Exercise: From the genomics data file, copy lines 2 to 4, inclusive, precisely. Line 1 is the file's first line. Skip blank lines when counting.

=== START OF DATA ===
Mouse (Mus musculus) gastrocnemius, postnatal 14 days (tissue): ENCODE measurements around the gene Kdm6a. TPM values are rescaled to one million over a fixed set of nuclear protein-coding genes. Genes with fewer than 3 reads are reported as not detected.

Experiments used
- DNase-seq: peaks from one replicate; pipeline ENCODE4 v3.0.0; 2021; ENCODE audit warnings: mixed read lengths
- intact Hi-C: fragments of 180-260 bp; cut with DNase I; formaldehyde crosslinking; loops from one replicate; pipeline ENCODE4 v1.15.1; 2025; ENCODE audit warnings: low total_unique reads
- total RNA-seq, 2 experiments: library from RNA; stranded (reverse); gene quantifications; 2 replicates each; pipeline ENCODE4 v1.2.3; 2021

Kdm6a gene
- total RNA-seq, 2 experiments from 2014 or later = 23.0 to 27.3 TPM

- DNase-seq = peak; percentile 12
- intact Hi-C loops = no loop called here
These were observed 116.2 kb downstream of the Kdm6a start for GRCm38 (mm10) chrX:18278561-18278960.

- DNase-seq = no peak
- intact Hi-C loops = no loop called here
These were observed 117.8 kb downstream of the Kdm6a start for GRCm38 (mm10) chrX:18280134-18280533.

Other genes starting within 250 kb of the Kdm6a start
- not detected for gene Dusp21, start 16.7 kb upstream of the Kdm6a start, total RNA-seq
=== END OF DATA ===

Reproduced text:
Experiments used
- DNase-seq: peaks from one replicate; pipeline ENCODE4 v3.0.0; 2021; ENCODE audit warnings: mixed read lengths
- intact Hi-C: fragments of 180-260 bp; cut with DNase I; formaldehyde crosslinking; loops from one replicate; pipeline ENCODE4 v1.15.1; 2025; ENCODE audit warnings: low total_unique reads